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Top Trades 2007: ‘Furniture/Today’

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Furniture/Today has maintained a dominant role in the marketplace by crafting ad strategies for the growing number of international furniture manufacturers that are trying to reach U.S. buyers.

"International [marketers] have started to replace domestic manufacturers that have dialed back their marketing communication budgets," said Joe Carroll, publisher of the weekly journal.

The magazine is especially seeing a surge in advertising from Asian manufacturers. Last year, it generated $1 million in ad revenue from China alone, and Carroll called that the tip of the iceberg.

"You have 47% of all furniture sold in the U.S. made in China [and] those companies have no understanding of the U.S. market," he said. "So we have to help them to deliver an entire marketing plan."

Furniture/Today's position has been resonating with advertisers both abroad and at home. Circulation, 82% of which is paid, increased nearly 10% in 2006. Ad pages jumped about 11.5%, to 2,772 from 2,485.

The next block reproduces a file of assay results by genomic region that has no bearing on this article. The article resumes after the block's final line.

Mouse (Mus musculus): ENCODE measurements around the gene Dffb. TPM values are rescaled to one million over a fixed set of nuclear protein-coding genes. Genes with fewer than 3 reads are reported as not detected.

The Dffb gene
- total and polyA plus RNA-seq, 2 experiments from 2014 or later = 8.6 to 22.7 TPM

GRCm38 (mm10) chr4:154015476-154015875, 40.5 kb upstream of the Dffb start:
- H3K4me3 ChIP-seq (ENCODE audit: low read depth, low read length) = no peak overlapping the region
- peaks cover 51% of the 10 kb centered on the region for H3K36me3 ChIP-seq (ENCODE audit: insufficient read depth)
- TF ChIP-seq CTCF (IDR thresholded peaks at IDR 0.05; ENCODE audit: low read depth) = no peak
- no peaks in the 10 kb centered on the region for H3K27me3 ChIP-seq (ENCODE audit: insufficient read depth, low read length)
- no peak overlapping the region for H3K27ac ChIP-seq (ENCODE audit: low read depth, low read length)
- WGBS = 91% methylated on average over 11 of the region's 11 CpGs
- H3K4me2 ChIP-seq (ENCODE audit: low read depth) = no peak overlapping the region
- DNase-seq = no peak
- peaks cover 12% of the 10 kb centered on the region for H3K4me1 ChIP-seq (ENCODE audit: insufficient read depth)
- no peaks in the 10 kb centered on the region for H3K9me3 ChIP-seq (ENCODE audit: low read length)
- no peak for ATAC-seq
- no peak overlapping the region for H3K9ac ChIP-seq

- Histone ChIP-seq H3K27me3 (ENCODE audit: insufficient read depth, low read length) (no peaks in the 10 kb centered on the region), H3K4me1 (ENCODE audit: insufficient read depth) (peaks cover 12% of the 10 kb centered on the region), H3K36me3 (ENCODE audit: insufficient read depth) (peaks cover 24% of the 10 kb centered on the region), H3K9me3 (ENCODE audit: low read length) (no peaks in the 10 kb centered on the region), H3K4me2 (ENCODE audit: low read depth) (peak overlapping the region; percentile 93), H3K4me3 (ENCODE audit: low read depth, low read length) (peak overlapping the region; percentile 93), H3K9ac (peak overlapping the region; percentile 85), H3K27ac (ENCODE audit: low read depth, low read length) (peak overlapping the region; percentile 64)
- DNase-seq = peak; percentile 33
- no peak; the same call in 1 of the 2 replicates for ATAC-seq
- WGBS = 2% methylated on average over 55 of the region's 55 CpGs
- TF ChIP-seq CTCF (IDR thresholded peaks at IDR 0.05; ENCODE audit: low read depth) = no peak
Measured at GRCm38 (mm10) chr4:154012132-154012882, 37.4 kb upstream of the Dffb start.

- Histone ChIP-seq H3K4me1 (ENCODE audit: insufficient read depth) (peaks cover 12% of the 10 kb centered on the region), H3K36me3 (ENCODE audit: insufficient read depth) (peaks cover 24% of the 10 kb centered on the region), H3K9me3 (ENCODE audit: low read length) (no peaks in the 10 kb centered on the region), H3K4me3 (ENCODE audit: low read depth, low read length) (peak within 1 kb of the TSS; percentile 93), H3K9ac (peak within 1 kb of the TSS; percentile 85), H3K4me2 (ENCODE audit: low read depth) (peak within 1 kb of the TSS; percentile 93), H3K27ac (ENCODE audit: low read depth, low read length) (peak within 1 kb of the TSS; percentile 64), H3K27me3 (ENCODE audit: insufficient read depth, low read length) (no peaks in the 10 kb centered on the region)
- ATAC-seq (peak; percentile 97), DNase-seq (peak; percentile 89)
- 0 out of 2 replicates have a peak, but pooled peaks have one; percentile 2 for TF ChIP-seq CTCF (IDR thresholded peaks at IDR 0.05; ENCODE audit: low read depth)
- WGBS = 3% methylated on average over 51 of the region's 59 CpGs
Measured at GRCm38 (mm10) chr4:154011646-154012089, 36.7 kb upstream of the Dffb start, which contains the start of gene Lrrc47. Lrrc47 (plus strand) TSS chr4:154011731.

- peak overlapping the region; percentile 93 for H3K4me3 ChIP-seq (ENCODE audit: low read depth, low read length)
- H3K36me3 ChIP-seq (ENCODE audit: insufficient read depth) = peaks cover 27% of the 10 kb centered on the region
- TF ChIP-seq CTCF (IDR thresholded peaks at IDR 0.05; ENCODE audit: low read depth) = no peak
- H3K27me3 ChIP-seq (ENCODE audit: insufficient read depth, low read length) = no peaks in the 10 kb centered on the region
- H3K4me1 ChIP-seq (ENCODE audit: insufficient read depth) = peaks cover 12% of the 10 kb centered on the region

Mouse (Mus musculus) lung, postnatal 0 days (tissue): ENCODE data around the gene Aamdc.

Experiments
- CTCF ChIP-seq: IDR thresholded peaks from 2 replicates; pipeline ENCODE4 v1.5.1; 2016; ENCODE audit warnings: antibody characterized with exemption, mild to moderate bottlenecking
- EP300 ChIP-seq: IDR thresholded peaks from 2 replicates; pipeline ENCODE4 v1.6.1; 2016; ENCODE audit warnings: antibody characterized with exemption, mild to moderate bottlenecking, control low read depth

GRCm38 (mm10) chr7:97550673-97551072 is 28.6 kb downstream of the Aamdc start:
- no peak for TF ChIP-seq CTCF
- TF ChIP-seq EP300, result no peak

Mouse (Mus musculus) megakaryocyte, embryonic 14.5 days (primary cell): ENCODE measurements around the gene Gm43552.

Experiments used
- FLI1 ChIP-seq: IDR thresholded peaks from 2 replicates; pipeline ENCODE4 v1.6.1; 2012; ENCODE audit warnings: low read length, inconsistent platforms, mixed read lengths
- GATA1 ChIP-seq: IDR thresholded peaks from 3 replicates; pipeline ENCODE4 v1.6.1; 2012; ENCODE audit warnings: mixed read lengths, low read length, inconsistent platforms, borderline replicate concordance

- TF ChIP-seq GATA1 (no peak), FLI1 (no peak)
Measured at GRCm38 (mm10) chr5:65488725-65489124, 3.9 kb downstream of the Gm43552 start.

With more international business, Furniture/Today has ramped up its trade show presence overseas. It now has 20 shows annually, including events in Cologne, Germany; Milan, Italy; Paris; and Shanghai, China. Its eight U.S. shows include the biannual High Point Market in High Point, N.C., the largest furniture show in the world. Furniture/Today also sponsors an annual Bedding Conference, drawing 200 bedding marketers.

Carroll doesn't give print short shift. He points to two supplements: Kids Today, which runs 11 times a year and focuses on furniture that appeals to the younger crowd, and Relish, a biannual look at luxury furniture for high-end buyers.

"You can't have the whole pie, but you can get the biggest slices through niche marketing," he said, referring to the supplements. "You have to ask yourself: Is there a need for information in this market and how much competition is there?"

Carroll also places a strong emphasis on the ad sales process. "A lot of manufacturers are not very marketing-oriented," he said. "We have to teach them what's going on, and that way we have a better chance of getting their business."

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